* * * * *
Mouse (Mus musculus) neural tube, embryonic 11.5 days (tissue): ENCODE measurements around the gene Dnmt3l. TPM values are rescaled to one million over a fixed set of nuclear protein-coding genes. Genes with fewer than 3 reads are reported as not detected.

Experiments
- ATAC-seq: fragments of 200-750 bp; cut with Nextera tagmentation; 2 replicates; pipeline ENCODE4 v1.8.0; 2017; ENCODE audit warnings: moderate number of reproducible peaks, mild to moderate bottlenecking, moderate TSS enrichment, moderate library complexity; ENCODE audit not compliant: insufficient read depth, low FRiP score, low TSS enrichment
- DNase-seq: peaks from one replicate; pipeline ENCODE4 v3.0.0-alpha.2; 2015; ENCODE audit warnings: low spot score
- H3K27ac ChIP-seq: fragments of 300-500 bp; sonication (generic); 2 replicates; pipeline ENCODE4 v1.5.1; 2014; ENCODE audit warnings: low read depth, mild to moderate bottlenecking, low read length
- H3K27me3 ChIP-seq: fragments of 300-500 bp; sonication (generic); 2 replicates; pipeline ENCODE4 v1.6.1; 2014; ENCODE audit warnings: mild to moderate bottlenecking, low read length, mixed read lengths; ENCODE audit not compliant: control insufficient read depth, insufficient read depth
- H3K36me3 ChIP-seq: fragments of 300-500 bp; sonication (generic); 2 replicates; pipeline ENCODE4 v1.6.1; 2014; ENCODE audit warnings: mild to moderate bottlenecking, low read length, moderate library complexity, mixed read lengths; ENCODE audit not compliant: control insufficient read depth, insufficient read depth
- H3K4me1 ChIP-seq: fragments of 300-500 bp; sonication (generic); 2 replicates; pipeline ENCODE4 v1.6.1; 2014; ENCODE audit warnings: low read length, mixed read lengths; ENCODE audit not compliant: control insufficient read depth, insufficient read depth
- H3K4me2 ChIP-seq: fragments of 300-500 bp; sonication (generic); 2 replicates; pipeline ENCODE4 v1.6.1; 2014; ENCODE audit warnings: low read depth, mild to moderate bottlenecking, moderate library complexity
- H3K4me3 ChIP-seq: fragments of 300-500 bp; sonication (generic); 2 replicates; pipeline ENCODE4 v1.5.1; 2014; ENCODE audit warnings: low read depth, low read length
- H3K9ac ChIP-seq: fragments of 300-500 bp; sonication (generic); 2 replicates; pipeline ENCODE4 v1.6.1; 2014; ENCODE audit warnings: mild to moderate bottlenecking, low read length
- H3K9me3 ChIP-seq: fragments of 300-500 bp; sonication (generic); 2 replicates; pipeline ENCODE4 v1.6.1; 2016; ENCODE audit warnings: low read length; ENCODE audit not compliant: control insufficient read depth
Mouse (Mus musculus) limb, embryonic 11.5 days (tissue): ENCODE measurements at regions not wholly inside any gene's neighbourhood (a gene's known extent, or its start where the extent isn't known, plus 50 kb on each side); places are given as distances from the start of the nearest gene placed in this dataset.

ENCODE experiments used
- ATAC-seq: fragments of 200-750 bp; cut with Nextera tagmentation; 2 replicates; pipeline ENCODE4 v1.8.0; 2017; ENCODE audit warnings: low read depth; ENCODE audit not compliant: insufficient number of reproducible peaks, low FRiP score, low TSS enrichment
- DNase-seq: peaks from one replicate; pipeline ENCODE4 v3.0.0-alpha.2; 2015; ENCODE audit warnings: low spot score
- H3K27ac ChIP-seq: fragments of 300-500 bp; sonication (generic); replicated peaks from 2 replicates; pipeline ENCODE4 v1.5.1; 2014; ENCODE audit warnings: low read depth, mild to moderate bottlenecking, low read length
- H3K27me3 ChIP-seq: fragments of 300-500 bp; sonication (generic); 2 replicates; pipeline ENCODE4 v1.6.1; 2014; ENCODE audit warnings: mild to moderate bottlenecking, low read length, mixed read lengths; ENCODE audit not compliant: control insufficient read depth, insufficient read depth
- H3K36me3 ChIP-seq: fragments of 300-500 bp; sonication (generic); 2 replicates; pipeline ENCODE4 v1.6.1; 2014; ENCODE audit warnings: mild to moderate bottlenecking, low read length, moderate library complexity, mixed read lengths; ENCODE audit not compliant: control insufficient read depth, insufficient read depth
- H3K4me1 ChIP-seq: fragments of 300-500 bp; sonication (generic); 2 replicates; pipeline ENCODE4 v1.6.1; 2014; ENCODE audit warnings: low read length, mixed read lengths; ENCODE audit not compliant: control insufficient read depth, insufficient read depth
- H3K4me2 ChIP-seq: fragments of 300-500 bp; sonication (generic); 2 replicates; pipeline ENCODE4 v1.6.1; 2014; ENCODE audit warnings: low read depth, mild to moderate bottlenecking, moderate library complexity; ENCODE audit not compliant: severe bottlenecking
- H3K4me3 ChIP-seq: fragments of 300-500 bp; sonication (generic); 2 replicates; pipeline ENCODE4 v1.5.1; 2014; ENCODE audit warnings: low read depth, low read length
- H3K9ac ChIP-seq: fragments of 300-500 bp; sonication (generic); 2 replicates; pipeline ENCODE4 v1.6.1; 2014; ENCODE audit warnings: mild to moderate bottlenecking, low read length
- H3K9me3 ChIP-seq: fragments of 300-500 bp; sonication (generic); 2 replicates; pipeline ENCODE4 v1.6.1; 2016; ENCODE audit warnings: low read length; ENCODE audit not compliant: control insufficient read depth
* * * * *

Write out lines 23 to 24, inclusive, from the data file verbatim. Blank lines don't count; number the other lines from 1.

- H3K9ac ChIP-seq: fragments of 300-500 bp; sonication (generic); 2 replicates; pipeline ENCODE4 v1.6.1; 2014; ENCODE audit warnings: mild to moderate bottlenecking, low read length
- H3K9me3 ChIP-seq: fragments of 300-500 bp; sonication (generic); 2 replicates; pipeline ENCODE4 v1.6.1; 2016; ENCODE audit warnings: low read length; ENCODE audit not compliant: control insufficient read depth